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In response, he promises to relay her decision faithfully, according to proper form ([GREEK TEXT NOT REPRODUCIBLE IN ASCII]). Jason is not a professional herald, so he specifies that he will repeat the message verbatim.(41) In contrast, Aethalides is expected to speak [GREEK TEXT NOT REPRODUCIBLE IN ASCII] and so it is not necessary for it to be mentioned. The narrator does not give Jason the chance to repeat the message, however; the content of the message is mentioned only allusively (847-8):(42)
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Nevertheless, Jason's thoroughness cannot be in doubt. The narrator, although blocking our access to his speech, nonetheless signals that Jason follows the traditional heraldic pattern by including the phrase [GREEK TEXT NOT REPRODUCIBLE IN ASCII].(43)
This same adverb links Jason with the narrator's self-censoring comment after the Aethalides story.(44) The phrase [GREEK TEXT NOT REPRODUCIBLE IN ASCII] echoes the narrator's [GREEK TEXT NOT REPRODUCIBLE IN ASCII] (1.648-9), the only two occurrences of this phrase in the poem, and the adverb [GREEK TEXT NOT REPRODUCIBLE IN ASCII] appears in the same metrical position in both phrases. The verbal echoes suggest that within the fabula Jason is making a verbatim repetition of Hypsipyle's decision, or rather the modified plan that he suggests to her (1.840-1). The narrator's synopsis of Jason's speech both criticizes Jason's verbosity and edits out the offending speech. The echo of the Aethalides self-censorship appears to be something of a tease: the narrator comments upon Jason's style of presentation without subjecting the audience to it, thereby calling attention to his own act of editing.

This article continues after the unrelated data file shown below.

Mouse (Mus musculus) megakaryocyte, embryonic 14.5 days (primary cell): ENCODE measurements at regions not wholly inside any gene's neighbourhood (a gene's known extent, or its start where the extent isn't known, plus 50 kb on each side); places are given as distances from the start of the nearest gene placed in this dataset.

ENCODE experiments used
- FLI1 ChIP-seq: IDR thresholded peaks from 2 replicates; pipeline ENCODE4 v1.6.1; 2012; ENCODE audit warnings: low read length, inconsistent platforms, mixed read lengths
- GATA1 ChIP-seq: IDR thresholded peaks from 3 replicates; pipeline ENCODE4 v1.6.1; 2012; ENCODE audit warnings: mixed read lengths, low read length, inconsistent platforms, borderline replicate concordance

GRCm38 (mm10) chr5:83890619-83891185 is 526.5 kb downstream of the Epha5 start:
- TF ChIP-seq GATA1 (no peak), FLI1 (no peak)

The audience has a chance to observe Jason's ability as a narrator later in the poem. In the land of the Mariandynoi, Jason offers a synopsis of their adventures so far. While this is not a message per se, it nonetheless offers a glimpse of Jason's narrative gifts and elides the distinction between messenger and bard (2.762-71):
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He faithfully narrates the events of the Argonautica in miniature, but in fact we do not hear Jason's account. Although the internal audience is learning about their adventures for the first time, the external audience has been involved in the narrative from the beginning. Thus the narrator avoids redundancy by presenting Jason's summary in a summary of his own. He signals Lycus' pleasure in the narration by using the word `enchant' ([GREEK TEXT NOT REPRODUCIBLE IN ASCII]), the traditional response to a talented bard ([GREEK TEXT NOT REPRODUCIBLE IN ASCII], 2.771-2).(45) It appears that whatever Jason said in oratio recta within the fabula was pleasing; his narration does its job by provoking enchantment.(46)
Jason once again plays the herald upon reaching Colchis. He takes the [GREEK TEXT NOT REPRODUCIBLE IN ASCII] (3.197-8) when he visits Aeetes, presumably to signal his sacrosanct status as herald.(47) This also reminds us of Aethalides, since he too carried the [GREEK TEXT NOT REPRODUCIBLE IN ASCII] (1.642-3). Once again Jason speaks in oratio recta (3.386-95), as he did when he addressed Hypsipyle (1.836-41). This time his speech is both instruction-speech and relaying-speech rolled into one, since he is acting as herald for himself; it is striking that he casts himself as a messenger again when he promises to broadcast the story of Aeetes' generosity throughout Hellas (3.391-2). Aeetes' response is not what he might have wished, however; after deciding not to attack them on the spot, the Colchian king asks (3.401):
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thereby indicating that, in his view at least, Jason has been speaking as a Homeric herald does--that is to say, more repetitiously and verbosely than either he or the narrator would care for: when the narrator caught himself speaking in such a manner, he censored himself (1.648-9); when Jason spoke thus, the narrator suppressed his speech (1.847). Now a character within the fabula directly criticizes Jason for speaking at length, [GREEK TEXT NOT REPRODUCIBLE IN ASCII], reminding us of the Hellenistic preference for poikilia.(48)